“I would recommend MIS to anyone that’s looking for a program that merges business and technology really well,” said Talbott. The program is challenging, rewarding, and has a great job placement rate.”
Talbott said he will miss being a mentor to incoming business freshman the most.
“Being a Chambers College peer mentor is my favorite college memory,” he said. “I think that’s the thing I’ll look back on and be proudest of when I remember my time here at WVU.”
Our graduates are ready take a step in a new direction and, for some, that means continuing their education.
For accounting graduate and New Jersey native, Keegan Sahlin, enrolling in the Chambers College Master of Accountancy (MAcc) program is the next step he is most looking forward to.
“Accounting is a diverse major and its foundational learning applies to many other facets of business,” said Sahlin. “I came to WVU for the outdoors, but I chose and have stayed in the Chambers College for its many opportunities and support.”
During the last year, Sahlin has been interning for KPMG as a Federal Audit Intern while in school and will start full time in Washington, D.C., in Fall 2023.
“Many of my dreams came true, my fears ended up being steppingstones, and I found the start to my path in life,” said Sahlin.
Thanks to our traditional and new business initiatives, such as the online Healthcare MBA program, many of our undergrads and graduate students alike can find their own paths.
North Carolina native, Faith Mueller, found her unique path within our MBA program.
“I knew the Chambers College MBA program would provide me with additional skillsets in leadership and business from a civilian aspect,” said Mueller. “This program offered the opportunity to help improve the local community by partnering with a local business and providing them consultation throughout the term.
Many faculty within the program care and they provide you with opportunities, if needed, for networking and finding that potential job. The idea of giving back to the community to make the businesses stronger benefits all parties involved, too.”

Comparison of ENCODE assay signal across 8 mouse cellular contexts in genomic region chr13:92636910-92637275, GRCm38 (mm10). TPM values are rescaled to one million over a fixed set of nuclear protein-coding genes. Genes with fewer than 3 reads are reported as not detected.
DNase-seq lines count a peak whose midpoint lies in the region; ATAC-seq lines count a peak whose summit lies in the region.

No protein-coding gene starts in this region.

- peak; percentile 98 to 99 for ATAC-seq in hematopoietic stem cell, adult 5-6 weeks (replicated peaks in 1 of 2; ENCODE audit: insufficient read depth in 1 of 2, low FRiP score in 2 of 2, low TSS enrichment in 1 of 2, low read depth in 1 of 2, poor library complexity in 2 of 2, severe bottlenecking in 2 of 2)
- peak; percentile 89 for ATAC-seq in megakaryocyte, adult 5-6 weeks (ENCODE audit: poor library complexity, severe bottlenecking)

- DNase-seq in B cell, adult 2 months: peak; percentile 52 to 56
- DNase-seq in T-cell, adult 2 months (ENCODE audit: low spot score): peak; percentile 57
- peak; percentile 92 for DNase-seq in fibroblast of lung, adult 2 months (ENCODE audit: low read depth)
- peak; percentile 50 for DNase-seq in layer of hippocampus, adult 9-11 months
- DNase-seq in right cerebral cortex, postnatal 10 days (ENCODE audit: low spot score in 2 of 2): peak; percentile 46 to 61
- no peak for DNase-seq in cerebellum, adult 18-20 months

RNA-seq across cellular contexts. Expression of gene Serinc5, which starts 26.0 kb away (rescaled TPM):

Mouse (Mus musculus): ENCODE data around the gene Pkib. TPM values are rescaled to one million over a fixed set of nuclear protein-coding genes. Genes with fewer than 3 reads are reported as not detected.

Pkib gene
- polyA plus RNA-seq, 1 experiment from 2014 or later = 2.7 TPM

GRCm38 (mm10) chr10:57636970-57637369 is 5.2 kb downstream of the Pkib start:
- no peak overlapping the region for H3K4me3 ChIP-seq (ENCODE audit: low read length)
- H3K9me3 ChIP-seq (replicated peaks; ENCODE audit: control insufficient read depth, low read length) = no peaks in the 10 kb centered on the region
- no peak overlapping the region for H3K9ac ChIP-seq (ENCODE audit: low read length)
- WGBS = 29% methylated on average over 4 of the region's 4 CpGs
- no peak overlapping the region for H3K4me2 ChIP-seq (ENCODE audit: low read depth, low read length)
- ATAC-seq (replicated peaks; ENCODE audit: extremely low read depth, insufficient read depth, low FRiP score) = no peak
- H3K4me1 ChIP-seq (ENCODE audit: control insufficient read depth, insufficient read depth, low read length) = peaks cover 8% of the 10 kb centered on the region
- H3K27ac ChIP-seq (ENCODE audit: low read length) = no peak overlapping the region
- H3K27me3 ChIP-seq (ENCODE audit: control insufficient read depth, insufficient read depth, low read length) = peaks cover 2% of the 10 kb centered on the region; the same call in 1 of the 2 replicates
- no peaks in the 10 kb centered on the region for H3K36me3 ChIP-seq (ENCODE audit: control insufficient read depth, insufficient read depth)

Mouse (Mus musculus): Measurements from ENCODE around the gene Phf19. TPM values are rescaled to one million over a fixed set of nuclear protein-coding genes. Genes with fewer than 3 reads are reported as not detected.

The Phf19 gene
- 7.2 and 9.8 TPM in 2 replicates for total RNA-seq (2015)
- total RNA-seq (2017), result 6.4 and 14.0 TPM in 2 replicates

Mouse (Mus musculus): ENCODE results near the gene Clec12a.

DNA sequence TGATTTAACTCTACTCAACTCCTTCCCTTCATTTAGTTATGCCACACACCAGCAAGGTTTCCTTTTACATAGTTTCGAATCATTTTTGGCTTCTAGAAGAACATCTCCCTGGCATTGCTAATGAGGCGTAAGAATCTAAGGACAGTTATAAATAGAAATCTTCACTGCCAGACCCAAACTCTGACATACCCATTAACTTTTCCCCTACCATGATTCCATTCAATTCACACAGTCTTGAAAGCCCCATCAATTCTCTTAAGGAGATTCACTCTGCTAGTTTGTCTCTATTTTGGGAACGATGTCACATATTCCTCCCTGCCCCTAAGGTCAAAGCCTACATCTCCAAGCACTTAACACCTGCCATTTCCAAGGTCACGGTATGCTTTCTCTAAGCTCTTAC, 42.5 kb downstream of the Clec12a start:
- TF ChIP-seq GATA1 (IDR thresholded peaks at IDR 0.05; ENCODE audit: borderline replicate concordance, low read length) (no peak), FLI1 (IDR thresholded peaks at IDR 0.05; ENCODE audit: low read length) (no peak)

After graduation Mueller will head to the United States Army Command and General Staff College (Major School) and will take on her first assignment in the Acquisitions Corps in the Army.
This year’s graduating class also includes 21 students who graduate from our College’s first class of the Healthcare MBA program.
Ali Herron, a Healthcare MBA grad and Pittsburgh native, said that being in the fist cohort for this degree is an honor.
“When I learned about the Healthcare MBA program, I realized this was the perfect program for me to continue my education and still stay focused in the healthcare field for my career,” said Ali Herron. “I also liked the fact that this program was completely online so I could continue to work full time.”
However, with any online course, communication is key.
“Working in healthcare full time during a pandemic, while also going to graduate school, I have learned how to manage my time and focus on the task at hand and how to adjust to curveballs that life can throw you,” she said.
As our students enter our Chambers College alumni family, we are excited to watch them enter the future of business.
Learn more from these Chambers College graduates as they discuss their futures.